Child labour conditions
by Michael Ireland, Assist News
“Beyond despicable.” That’s how child labour industry conditions are described in a new report.
The words “beyond despicable” are more than appropriate to describe how more than 200 million children, as young as five years old, are trapped in “horrible and tragic” labor conditions.
Gospel For Asia in conjunction with World Day Against Child Labour, spotlighting the ‘horrible and tragic’ plight of children forced to work in horrific conditions. GFA is boosting awareness of the tragic situation, according to a soon-to-be-released report by the agency (www.gfa.org).
The annual World Day Against Child Labour highlights the plight of child labourers and campaigns to stop the labour exploitation of children.
GFA’s Child Labour: Not Gone, But Forgotten report, which will be released next month, reveals startling facts about child labour, including up to a quarter of hazardous work such as dangerous mining is done by children under age 12.
“It’s a horrible and tragic story,” said GFA founder Dr. K.P. Yohannan. “Around the world, over 200 million children as young as five years old are employed in often dangerous conditions, and a majority of those children are in forced labour or enslaved. As the Church, it is our responsibility to intercede for the exploited children and do what we can to help them.”
According to GFA, nations with the largest numbers of child labourers include Bangladesh, which is ranked number one, and the African countries of Chad, Democratic Republic of the Congo (DRC), and Ethiopia. Top “occupations” for children include working in the clothing industry, agriculture, mining, and brick making. Others work as street vendors, beggars, or garbage dump scavengers.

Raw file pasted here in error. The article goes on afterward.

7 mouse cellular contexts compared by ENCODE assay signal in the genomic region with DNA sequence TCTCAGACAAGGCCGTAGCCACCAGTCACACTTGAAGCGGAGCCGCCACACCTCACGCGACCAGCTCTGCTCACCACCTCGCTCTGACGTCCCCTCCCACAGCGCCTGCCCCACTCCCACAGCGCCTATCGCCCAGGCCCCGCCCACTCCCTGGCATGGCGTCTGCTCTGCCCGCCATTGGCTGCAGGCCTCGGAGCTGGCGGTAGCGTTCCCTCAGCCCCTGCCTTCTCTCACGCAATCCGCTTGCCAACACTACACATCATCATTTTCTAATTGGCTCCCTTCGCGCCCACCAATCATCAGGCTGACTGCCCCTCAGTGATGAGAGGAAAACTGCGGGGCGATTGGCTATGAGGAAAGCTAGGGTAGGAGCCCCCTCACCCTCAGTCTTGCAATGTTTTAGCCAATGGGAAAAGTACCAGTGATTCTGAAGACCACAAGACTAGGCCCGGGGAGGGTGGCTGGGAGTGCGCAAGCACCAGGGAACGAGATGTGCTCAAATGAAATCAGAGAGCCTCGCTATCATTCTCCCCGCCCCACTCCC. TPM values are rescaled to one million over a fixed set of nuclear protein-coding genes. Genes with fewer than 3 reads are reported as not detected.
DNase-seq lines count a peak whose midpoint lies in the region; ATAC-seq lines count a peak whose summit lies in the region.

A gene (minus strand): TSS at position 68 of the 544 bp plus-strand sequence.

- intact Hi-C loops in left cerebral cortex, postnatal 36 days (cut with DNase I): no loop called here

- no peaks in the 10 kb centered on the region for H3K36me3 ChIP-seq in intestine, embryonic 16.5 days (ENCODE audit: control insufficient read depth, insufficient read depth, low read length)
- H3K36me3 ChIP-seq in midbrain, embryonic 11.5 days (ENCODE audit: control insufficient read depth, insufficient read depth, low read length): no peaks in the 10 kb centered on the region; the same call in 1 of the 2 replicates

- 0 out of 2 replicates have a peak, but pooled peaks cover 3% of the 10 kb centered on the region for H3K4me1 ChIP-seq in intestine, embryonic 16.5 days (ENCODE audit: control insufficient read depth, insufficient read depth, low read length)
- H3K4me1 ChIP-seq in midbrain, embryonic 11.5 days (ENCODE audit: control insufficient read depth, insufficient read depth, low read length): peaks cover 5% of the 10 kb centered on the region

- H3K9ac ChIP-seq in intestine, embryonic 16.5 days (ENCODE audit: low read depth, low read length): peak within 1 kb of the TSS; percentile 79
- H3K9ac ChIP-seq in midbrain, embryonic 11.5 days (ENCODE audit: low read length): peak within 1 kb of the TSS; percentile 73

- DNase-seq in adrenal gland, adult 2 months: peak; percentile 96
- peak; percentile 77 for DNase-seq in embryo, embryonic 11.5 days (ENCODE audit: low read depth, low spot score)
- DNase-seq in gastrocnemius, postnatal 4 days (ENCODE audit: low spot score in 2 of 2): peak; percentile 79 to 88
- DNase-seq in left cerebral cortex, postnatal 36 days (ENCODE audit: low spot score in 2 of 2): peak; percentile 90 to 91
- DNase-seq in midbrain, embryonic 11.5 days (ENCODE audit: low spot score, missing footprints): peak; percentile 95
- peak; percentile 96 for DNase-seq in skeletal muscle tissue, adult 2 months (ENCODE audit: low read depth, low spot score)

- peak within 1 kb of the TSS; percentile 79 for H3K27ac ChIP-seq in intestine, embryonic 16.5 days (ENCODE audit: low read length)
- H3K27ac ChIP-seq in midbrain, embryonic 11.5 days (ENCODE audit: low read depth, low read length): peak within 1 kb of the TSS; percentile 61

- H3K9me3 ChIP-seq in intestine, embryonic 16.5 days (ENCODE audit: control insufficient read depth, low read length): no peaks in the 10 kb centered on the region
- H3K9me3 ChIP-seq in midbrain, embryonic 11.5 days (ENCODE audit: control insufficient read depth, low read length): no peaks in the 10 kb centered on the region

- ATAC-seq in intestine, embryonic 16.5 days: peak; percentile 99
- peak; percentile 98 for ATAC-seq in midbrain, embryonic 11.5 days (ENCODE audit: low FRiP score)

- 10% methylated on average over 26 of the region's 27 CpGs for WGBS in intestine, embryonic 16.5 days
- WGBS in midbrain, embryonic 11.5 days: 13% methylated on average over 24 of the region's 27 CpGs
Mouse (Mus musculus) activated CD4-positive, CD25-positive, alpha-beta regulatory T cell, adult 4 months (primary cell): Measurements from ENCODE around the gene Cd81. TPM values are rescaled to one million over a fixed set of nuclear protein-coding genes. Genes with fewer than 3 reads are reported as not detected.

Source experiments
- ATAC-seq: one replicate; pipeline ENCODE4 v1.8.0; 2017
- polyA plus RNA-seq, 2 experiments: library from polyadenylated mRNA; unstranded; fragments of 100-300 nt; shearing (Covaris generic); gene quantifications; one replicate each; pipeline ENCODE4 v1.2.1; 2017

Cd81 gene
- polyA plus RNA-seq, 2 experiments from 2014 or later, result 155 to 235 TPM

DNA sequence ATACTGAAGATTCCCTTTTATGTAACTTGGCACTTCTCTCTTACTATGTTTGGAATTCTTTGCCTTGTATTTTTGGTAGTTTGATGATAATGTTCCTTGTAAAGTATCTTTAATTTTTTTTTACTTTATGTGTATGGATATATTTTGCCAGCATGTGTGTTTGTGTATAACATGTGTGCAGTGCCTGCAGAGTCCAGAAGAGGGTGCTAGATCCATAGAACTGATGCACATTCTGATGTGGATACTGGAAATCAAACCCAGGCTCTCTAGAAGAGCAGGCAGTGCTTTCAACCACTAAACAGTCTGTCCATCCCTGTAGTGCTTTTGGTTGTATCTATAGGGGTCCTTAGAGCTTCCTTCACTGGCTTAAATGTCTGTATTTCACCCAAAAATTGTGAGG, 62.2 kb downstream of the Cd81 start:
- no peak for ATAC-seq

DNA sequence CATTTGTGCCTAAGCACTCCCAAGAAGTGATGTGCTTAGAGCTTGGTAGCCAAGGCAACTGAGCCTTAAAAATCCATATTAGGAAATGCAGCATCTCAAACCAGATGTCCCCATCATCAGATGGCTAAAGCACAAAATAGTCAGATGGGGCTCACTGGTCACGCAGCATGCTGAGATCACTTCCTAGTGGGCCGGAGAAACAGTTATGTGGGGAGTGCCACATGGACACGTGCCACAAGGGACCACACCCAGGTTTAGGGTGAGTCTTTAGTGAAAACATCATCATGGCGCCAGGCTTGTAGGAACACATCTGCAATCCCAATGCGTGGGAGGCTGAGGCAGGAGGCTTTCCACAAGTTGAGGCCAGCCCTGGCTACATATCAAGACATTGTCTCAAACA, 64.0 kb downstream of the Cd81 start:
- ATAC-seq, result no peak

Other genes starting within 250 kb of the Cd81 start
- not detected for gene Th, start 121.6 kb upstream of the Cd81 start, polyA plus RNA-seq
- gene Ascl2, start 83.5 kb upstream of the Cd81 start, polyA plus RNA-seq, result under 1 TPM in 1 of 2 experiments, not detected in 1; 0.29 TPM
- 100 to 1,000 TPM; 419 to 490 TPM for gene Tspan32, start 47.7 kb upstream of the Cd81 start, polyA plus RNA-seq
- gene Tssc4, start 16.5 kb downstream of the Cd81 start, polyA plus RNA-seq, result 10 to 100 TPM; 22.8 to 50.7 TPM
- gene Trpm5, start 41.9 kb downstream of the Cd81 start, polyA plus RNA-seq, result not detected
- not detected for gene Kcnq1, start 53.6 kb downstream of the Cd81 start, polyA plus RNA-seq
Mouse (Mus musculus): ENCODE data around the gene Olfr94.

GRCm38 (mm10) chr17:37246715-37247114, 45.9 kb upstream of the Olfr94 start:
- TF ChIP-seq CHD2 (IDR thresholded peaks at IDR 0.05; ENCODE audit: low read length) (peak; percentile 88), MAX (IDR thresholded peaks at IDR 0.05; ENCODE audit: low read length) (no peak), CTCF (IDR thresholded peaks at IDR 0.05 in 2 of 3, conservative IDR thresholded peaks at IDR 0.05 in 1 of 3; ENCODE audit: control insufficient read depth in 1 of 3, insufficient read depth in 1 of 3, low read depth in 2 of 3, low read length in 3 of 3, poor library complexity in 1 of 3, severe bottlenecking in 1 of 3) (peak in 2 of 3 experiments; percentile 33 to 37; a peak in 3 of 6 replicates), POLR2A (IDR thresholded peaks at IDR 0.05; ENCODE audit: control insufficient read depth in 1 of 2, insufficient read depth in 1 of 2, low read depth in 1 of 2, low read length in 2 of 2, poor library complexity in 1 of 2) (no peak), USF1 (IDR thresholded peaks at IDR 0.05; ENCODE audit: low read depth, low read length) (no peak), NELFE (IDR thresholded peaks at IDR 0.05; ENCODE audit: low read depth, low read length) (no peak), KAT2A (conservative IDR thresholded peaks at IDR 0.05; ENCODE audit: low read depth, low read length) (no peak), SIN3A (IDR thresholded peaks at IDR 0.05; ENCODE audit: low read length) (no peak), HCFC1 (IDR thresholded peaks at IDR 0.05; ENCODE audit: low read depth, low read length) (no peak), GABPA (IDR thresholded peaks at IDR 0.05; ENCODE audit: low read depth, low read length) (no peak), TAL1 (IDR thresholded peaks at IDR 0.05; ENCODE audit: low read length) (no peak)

“The worst forms of child labour are slavery, trafficking, debt bondage, and forced recruitment of children in armed conflict, prostitution, pornography, and other criminal activities,” Yohannan said.
In South Asia, Lakshmi’s 10-year-old sister works in bonded labour – security for repayment of a debt – seven days a week, starting at 7 am and finishing at 9 pm. “Her employer treats her very badly,” Lakshmi said. He hits her if he thinks she’s working slowly; if she talks to the other children, he yells at her. He comes looking for her if she’s sick and can’t go to work. “All I want is to bring my sister home.” she said. It would cost $8.50 to free his sister from bonded labour – but Lakshmi’s family is too poor to afford it.
An investigation by the International Justice Mission into one brick-making factory in South Asia revealed dozens of children were forced to work 16-hour days, seven days a week. “The children were beaten and abused if they were caught playing when they were supposed to be working,” Yohannan said.